Students defend LSE protest against "racist" Israeli ambassador
Students and social media commentators hit back at the response from UK politicians to protests outside the London School of Economics (LSE) against a talk by Israel’s ambassador to the UK.
Tzipi Hotovely faced a backlash from students on Tuesday following her appearance at the university’s student debating society.
These protests were described in a Jewish Chronicle leader as a ‘Jew hunting mob’ and characterised by the Home Secretary, Priti Patel, as ‘Antisemitism’ and ‘intimidating harassment and abuse’. In 2017, Patel was forced to resign as International Development Minister for holding undisclosed meetings with Israeli politicians.
But student groups reacted strongly to this misrepresentation and said that they were holding legitimate protests because they felt Hotovely's participation contravened LSE's policies on external speakers.
In an open letter before the event, student groups called Hotovely an "avowed anti-Palestinian racist, Islamophobe,” adding that the LSE inviting someone who has a history of making 'dangerous' comments violates the safety of Palestinian and Muslim students.
A hard-line supporter of Israel’s illegal settlements, Hotovely has said in the past that there is “no Palestinian people”, Palestinian resistance is 'a religious battle led by Islam' and described the 1948 Nakba – when 800,000 Palestinians were expelled from their homes to create Israel – as an "Arab lie."
Hotovely did not ‘flee’ the university
Footage of the protest led to a few UK politicians condemning the incident.
Patel said she was “'disgusted by the treatment” of Hotovely, Foreign Secretary Liz Truss suggested the protest was an "attempt to silence" her, while Labour's Lisa Nandy also said it prevented "freedom of speech."
But the LSE confirmed that Hotovely spoke, took questions and left on time, adding that it would take action if any students made threats. Meanwhile, the Met Police said it was present but had made no arrests.
In a statement after the event, LSE for Palestine said it was 'laughable' to suggest the ambassador to the UK with access to British politicians and media "can somehow be 'cancelled' or have her free speech curtailed, especially as Palestinians face constant censorship and erasure by Israel and other complicit governments."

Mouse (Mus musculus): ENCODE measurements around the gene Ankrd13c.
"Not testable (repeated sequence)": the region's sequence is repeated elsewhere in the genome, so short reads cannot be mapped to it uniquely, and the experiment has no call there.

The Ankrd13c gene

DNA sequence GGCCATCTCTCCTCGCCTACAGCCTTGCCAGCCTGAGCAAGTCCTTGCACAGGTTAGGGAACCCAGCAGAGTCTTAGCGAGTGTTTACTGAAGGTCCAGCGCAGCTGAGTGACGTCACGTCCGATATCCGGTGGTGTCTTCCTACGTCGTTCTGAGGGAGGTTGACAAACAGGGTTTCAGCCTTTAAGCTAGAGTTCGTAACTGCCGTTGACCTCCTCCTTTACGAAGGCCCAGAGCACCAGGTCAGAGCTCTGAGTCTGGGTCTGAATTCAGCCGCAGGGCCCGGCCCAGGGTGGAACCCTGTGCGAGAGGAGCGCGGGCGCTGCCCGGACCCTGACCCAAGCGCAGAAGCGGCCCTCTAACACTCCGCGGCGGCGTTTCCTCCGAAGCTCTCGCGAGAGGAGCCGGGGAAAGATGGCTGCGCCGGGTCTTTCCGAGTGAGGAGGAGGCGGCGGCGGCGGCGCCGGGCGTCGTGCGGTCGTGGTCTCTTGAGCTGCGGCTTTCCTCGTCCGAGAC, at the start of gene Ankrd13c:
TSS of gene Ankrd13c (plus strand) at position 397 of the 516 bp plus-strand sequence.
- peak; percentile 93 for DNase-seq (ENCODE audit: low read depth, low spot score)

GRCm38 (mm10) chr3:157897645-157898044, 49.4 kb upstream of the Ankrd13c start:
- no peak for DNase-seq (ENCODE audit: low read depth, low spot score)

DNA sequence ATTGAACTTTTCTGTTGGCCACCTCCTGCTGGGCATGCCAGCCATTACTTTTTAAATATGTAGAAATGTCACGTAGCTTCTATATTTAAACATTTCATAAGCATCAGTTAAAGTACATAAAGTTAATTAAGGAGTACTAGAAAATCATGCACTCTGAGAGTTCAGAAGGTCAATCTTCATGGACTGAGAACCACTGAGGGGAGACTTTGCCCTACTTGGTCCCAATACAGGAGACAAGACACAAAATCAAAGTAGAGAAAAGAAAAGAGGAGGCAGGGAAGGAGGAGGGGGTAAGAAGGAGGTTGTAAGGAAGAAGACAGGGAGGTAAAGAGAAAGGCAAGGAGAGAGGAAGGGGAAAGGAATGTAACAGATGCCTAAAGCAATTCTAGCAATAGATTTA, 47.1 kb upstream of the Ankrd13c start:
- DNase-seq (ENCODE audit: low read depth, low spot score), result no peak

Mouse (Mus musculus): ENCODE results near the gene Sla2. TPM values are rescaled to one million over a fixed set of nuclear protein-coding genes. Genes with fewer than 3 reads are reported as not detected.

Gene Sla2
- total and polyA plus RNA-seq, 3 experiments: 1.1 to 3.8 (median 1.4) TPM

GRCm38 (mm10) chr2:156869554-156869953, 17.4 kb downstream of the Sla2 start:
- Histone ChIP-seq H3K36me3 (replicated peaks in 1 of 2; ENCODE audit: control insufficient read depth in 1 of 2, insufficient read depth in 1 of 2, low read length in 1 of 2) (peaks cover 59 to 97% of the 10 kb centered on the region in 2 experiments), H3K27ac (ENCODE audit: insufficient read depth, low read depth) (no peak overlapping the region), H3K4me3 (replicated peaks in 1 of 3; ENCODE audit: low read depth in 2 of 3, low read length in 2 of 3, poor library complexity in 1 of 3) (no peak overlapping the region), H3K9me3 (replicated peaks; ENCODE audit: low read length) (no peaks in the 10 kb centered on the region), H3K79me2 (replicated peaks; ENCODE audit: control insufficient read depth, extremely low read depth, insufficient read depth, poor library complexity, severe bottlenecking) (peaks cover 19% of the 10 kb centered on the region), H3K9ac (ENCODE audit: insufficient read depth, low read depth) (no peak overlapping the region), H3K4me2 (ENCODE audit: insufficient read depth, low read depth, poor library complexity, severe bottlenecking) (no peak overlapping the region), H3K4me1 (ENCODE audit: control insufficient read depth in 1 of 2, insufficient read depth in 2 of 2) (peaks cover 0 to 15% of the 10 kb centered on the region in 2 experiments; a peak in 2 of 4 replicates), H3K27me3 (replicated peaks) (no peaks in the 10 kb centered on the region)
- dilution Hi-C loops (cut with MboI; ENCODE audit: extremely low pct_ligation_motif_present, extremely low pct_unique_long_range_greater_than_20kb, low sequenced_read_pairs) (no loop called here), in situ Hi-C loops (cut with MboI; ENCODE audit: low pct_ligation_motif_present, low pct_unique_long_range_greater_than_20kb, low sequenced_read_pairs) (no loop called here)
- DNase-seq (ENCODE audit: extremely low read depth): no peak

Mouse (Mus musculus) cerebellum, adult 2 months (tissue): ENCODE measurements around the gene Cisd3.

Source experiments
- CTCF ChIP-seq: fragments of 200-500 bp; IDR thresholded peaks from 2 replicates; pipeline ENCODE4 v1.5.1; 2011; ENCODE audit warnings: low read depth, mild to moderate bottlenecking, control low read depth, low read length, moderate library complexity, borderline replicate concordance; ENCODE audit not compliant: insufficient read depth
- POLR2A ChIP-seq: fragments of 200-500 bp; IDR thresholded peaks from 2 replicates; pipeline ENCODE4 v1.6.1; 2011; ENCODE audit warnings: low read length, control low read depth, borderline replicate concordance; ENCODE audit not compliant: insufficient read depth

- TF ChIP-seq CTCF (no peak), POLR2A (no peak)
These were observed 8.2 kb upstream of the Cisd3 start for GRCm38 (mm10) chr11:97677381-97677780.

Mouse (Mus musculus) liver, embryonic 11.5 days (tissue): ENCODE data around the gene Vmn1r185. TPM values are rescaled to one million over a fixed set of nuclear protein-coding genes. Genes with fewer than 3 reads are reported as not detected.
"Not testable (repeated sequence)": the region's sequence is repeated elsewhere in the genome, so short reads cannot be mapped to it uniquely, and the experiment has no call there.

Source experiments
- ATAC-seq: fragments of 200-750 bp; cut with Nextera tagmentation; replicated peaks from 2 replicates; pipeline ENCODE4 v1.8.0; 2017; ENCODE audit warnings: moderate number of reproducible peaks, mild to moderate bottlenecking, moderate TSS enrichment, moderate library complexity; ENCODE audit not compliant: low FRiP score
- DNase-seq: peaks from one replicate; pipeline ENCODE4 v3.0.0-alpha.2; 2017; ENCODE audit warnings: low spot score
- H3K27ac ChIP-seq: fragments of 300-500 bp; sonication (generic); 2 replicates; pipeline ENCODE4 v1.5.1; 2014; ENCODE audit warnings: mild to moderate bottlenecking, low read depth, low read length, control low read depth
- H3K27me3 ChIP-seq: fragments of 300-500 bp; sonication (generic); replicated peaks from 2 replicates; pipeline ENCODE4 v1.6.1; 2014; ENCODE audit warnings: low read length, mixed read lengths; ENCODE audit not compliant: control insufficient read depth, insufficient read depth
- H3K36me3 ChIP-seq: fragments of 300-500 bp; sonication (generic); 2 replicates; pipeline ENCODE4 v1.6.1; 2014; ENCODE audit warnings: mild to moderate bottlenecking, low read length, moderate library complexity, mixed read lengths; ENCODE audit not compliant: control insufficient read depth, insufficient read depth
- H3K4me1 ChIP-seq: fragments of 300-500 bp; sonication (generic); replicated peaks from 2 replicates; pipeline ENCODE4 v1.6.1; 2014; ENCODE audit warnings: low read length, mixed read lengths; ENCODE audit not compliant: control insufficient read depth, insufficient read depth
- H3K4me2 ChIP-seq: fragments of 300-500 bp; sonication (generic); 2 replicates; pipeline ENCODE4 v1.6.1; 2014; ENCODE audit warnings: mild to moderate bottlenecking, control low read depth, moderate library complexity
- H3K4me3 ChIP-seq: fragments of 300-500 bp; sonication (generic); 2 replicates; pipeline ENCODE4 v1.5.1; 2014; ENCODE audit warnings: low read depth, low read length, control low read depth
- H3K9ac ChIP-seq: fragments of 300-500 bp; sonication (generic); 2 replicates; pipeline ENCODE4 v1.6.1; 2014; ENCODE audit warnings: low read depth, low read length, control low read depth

“Contrary to false reports, Hotovely did not ‘flee’ the university; students maintained a peaceful protest throughout the evening…we made our protests guidelines and safe space policy clear, stating that we would not tolerate speech, behaviour or displays that incited any sort of prejudice or discrimination," it added.
The statement added that hosting her on campus "constituted an attempt at legitimising her openly racist views."
Support for the students from journalists and commentators
Prominent social media commentators agreed with the students and criticised the politicians for their stance.
"We oppose any intimidation or threats of violence. That does not mean protesting the Israeli ambassador is antisemitic. Jewish students in our movement recognise that Tzipi Hotovely's far-right and racist views need to be challenged, tweeted Na'amod, a British Jewish organisation that is against the occupation.
Journalist Ash Sarkar pointed out that championing free speech also means allowing students to protest: "Absolutely ridiculous to see Labour politicians call for arrests in response to what looks like lawful and peaceful protest against Tzipi Hotovely - the Israeli ambassador who once called the nakba ‘an Arab lie.’ Protest is as much a form of free expression as a campus speech.
Meanwhile, Guardian columnist Owen Jones pointed out some of Hotovely's views: "Tzipi Hotovely is a right wing extremist who supports the annexation of all Palestinian land and describes the 'nabka' - the expulsion of Palestinians in 1948 - as an "Arab lie". She's the Ambassador of a state deemed by Human Rights Watch to practice Apartheid."
‘No room for such bigoted and racist rhetoric’
In an open letter before the event, LSESU Palestine Society and 17 other student groups condemned the students’ union for inviting the Israeli envoy.
"There is no room for such bigoted and racist rhetoric on our LSE campus. There is no room for the denial of Palestinian existence on our LSE campus. There is no room for colonial apologism on our LSE campus. We reject the notion that inviting her will provide a balanced take on the “conflict.” This is not a conflict; this is apartheid; this is settler-colonialism," it said.
The letter added that Hotovely's past statements contravene LSE policies that prevent the “expression of racial or religious hatred.”
Last year, almost 2,000 British Jews signed a petition organised by Na'amod calling on the UK government to reject her appointment as ambassador.
The group said Hotovely has an "appalling record of racist and inflammatory behaviour from throughout her political career. "
It listed some of the things Hotovely has said and done, including inviting a far-right Jewish supremacist organisation to speak in the Israeli parliament, calling for the Israeli flag to fly over the Temple Mount, and accusing Palestinians of being "thieves of history" and stating that the occupation is "a myth."
Image source: London School of Economics Flickr account